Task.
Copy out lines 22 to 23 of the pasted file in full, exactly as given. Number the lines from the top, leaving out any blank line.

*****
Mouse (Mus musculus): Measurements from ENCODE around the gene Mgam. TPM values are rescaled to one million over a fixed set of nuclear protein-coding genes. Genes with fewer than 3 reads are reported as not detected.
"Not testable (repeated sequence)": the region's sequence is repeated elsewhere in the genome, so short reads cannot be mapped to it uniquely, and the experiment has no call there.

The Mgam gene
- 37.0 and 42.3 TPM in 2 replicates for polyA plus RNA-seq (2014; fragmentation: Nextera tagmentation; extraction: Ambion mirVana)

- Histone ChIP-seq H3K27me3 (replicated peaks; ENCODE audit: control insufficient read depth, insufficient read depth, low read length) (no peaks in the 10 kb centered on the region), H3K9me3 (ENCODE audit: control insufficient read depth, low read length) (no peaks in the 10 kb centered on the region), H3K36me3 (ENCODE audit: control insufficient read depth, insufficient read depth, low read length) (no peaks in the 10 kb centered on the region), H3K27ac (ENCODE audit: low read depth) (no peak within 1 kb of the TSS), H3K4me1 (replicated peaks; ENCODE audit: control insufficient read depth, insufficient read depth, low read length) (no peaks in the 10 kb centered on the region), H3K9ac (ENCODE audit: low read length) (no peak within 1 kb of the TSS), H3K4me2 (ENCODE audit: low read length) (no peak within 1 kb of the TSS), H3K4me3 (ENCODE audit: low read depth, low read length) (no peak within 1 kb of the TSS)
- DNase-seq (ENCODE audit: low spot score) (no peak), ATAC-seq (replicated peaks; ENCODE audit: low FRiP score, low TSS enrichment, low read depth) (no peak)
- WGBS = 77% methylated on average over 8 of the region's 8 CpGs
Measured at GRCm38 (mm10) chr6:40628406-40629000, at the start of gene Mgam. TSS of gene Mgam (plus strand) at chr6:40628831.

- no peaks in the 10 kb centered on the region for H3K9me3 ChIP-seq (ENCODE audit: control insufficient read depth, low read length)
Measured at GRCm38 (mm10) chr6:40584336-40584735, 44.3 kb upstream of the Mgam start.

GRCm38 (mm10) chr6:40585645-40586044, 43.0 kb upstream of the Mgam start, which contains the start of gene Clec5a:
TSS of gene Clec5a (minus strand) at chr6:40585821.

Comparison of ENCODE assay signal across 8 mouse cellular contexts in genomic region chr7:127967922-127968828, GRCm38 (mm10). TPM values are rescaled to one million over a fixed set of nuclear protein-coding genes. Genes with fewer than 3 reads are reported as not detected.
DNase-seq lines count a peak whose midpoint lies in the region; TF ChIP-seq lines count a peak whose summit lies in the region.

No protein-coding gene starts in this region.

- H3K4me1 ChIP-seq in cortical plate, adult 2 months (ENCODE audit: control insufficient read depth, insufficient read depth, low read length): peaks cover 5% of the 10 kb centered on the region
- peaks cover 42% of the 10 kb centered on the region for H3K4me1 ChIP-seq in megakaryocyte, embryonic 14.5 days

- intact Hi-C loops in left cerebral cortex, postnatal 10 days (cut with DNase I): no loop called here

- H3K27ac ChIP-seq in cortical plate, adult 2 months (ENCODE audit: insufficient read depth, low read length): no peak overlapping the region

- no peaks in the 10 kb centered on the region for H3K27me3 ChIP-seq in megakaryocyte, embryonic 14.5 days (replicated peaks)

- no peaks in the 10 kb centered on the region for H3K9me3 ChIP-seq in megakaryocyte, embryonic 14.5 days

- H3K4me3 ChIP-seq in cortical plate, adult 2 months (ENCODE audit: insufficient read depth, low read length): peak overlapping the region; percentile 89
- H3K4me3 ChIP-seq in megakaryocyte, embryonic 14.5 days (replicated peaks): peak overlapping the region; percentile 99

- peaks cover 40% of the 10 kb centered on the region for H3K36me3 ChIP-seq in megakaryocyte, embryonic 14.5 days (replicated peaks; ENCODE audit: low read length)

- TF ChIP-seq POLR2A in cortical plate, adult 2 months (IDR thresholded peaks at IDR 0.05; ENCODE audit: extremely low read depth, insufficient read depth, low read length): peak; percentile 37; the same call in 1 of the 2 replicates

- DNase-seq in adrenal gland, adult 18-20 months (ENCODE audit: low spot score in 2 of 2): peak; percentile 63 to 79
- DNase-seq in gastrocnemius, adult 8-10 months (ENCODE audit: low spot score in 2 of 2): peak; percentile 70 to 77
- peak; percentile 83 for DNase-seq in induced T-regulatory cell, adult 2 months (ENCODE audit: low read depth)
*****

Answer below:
- H3K4me3 ChIP-seq in cortical plate, adult 2 months (ENCODE audit: insufficient read depth, low read length): peak overlapping the region; percentile 89
- H3K4me3 ChIP-seq in megakaryocyte, embryonic 14.5 days (replicated peaks): peak overlapping the region; percentile 99